Why food writers hate Thanksgiving
Regina Schrambling, former deputy editor of the New York Times' "Dining" section, weighs in on her hate for writing about the holiday.
Read the rest of the piece, here.
What makes me totally crazy is the persistent pressure to reinvent a wheel that has been going around quite nicely for more than 200 years. Every fall, writers and editors have to knock themselves out to come up with a gimmick--fast turkey, slow turkey, brined turkey, unbrined turkey--when the meal essentially has to stay the same. It's like redrawing the Kama Sutra when readers really only care about the missionary position.
I have to say, like Regina, I'm a little burned out on all the pre-holiday prep. Last year, I spent a few weeks in, like, August, putting together a glossy magazine-style Ultimate Thanksgiving Guide, and I can't say that I took any of my own advice when the holiday finally came around.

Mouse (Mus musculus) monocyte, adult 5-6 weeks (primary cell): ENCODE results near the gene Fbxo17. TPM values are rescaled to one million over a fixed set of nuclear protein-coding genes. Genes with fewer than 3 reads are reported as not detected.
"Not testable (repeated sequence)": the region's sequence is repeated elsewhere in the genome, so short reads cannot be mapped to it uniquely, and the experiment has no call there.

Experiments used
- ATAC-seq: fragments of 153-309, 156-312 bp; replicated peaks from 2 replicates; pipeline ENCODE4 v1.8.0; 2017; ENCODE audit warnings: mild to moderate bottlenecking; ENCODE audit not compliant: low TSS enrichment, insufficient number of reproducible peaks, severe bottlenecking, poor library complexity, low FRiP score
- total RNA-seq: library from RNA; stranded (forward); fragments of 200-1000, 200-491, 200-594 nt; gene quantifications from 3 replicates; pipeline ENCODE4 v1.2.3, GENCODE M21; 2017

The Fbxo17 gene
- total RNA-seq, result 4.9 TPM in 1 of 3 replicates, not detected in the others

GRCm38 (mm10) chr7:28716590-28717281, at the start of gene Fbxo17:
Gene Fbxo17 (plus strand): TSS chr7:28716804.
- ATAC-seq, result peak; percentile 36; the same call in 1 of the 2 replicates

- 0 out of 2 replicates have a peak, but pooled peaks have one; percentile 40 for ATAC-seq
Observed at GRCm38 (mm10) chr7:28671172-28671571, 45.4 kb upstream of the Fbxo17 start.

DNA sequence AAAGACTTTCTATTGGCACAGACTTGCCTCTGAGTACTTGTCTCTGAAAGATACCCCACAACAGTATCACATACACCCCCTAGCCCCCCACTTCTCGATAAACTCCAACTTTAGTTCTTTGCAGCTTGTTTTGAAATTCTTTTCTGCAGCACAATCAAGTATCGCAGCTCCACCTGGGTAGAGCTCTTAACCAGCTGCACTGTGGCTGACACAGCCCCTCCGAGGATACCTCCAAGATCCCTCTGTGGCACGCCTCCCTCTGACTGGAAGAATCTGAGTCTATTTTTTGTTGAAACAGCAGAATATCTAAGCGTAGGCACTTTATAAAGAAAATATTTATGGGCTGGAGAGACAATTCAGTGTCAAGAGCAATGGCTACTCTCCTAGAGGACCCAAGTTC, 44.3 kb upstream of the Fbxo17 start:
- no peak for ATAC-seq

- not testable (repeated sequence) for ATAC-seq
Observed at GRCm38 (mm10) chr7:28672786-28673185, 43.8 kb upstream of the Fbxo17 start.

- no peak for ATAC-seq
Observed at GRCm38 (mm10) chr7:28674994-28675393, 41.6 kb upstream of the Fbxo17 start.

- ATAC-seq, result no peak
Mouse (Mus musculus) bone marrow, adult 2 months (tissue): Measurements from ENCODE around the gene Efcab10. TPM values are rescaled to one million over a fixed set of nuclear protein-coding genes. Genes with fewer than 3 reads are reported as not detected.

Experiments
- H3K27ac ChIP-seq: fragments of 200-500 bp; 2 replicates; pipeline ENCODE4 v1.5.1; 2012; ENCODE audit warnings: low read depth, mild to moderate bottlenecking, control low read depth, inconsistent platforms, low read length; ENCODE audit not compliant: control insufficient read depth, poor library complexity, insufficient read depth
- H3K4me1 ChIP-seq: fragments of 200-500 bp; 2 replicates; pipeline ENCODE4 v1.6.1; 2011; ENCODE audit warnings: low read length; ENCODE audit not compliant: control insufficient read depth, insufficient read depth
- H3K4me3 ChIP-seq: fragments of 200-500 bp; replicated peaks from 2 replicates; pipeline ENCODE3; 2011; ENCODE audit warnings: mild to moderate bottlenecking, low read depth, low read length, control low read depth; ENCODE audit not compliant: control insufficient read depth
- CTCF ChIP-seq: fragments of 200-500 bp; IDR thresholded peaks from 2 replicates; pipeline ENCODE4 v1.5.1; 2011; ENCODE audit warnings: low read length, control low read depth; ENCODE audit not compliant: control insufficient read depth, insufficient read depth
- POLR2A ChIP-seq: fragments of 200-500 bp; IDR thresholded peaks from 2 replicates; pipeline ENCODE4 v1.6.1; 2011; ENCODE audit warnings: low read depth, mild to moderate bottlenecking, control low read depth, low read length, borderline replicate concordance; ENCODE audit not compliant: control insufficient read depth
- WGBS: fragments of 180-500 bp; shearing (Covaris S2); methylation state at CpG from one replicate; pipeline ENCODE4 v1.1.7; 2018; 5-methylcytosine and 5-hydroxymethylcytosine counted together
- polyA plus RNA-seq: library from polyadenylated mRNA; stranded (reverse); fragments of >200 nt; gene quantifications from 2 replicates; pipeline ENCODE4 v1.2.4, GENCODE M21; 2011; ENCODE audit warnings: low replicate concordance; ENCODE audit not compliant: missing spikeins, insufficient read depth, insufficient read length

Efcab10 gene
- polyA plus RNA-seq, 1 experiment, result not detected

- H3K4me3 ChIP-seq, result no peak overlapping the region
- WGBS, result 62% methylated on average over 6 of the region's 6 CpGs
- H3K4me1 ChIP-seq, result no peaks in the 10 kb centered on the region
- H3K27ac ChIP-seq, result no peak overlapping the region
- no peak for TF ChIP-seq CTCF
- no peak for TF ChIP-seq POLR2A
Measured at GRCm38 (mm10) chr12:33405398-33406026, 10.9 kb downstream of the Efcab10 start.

I didn't order my own fresh, heritage-breed turkey, but, instead ate whatever frozen, hormone-pumped supermarket bird my family was serving. I'm sure whichever aunt or uncle brought the pie didn't stop by Franklin Street Bakery, but just thawed out a Marie Callender. I certainly didn't bring a $30 bottle of Domaine de la Bongran Viré-Clessé 2002 for a group that normally drinks Franzia. I'm sure Michael Pollan would have looked at our spread and sighed in disgust.
On a typical weeknight, I might try to encourage my family members to substitute a fresh green bean almondine for the mushroom-soup casserole stuff, but, for me, Thanksgiving is a day where the food analysis shift is switched off. I eat the marshmallow-topped yams and Cool Whip topping without thinking too much about it, and just enjoy the time we have together.